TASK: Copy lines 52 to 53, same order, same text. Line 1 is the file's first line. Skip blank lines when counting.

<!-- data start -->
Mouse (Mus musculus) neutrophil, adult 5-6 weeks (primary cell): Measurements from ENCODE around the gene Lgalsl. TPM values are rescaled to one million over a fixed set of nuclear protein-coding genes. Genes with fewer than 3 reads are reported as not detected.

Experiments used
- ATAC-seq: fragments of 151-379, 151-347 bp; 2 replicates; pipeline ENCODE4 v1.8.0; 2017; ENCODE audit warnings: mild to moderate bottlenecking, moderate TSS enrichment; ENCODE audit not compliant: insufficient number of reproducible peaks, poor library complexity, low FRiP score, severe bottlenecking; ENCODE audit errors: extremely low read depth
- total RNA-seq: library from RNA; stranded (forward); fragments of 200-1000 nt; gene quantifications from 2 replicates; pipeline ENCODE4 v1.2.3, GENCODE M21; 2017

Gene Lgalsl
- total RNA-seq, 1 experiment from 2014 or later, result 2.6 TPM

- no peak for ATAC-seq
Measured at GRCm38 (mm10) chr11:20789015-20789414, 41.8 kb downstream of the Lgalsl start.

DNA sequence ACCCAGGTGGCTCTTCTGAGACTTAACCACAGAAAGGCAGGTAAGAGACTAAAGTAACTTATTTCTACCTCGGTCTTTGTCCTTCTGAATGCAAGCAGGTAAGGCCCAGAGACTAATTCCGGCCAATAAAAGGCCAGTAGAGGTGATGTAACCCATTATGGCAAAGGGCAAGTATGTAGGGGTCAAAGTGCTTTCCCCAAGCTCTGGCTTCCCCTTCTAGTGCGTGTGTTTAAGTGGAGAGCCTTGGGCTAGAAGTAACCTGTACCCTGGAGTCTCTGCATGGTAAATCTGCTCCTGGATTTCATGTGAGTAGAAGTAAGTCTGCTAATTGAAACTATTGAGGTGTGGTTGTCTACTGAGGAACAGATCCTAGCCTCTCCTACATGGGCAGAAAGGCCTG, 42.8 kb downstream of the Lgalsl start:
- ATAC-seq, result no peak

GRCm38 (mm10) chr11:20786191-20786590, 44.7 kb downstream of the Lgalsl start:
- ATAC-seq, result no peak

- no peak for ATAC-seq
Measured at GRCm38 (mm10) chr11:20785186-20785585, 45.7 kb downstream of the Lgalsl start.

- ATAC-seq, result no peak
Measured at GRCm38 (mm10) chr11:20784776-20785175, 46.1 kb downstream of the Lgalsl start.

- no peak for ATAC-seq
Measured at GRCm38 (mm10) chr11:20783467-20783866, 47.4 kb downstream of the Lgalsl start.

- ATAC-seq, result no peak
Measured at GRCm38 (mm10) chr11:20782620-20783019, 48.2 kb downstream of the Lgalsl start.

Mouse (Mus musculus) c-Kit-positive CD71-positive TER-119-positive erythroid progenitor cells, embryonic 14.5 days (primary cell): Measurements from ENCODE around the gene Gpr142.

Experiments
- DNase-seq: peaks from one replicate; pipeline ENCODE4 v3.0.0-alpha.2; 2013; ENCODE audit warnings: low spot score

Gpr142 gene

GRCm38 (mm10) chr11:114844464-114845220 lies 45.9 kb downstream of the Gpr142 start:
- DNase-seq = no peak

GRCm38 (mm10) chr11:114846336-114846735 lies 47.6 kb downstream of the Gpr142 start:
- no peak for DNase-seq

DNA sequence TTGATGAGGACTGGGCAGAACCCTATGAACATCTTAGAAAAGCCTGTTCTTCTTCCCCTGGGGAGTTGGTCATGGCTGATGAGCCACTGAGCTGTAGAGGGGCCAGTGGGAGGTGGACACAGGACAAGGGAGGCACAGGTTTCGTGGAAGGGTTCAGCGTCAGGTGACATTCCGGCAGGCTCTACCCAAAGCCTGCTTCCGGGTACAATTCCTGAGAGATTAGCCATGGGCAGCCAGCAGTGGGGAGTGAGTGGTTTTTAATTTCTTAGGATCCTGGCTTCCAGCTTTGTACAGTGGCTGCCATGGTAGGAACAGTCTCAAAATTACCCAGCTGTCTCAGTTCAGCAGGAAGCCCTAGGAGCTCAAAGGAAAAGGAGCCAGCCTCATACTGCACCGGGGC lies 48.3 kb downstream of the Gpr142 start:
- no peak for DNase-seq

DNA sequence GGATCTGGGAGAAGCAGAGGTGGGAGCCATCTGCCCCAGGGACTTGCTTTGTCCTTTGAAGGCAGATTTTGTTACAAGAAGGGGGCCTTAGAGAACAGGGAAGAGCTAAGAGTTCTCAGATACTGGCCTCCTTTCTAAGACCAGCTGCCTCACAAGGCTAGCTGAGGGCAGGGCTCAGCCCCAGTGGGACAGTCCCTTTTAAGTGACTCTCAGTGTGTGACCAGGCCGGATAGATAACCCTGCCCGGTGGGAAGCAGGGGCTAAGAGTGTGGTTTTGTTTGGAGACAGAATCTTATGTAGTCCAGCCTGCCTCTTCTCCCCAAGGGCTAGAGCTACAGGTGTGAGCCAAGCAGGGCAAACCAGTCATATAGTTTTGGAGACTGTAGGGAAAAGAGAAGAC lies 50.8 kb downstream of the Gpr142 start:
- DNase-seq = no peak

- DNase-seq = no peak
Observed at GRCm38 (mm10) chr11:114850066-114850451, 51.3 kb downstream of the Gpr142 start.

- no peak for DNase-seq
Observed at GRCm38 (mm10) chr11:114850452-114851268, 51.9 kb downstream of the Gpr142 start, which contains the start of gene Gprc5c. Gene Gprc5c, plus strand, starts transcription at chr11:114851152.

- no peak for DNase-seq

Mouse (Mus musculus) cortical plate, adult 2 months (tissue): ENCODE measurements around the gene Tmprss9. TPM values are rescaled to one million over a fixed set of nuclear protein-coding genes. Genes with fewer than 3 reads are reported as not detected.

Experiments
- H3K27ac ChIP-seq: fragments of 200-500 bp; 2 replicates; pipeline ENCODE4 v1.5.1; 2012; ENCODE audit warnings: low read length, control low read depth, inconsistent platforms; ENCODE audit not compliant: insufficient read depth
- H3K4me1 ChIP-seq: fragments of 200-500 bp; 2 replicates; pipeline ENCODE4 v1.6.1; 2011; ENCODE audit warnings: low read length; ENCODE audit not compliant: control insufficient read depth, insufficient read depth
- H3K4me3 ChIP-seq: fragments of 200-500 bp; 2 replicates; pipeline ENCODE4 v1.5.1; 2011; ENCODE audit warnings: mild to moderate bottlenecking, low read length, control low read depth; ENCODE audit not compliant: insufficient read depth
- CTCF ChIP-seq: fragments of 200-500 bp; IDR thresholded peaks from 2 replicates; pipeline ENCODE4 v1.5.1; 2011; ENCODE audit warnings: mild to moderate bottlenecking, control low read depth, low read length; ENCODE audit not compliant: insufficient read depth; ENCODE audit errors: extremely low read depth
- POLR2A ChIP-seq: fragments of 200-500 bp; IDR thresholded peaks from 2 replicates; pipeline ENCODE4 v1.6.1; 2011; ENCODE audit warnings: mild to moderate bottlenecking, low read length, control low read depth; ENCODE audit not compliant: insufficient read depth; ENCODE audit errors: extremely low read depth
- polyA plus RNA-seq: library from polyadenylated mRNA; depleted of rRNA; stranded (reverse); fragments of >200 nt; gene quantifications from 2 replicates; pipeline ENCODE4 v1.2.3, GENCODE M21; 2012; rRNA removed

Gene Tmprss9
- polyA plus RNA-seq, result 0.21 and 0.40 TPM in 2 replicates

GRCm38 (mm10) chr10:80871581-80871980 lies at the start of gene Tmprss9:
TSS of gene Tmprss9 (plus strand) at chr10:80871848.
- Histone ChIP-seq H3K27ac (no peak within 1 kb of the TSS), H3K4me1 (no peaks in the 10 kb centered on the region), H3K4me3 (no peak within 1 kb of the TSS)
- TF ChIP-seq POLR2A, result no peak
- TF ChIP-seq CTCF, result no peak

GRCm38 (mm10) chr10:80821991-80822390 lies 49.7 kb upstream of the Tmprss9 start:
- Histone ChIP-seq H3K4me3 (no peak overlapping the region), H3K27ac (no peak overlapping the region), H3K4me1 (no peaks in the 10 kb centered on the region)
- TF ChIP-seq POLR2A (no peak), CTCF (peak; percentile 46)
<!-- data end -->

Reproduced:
- TF ChIP-seq CTCF, result no peak

GRCm38 (mm10) chr10:80821991-80822390 lies 49.7 kb upstream of the Tmprss9 start: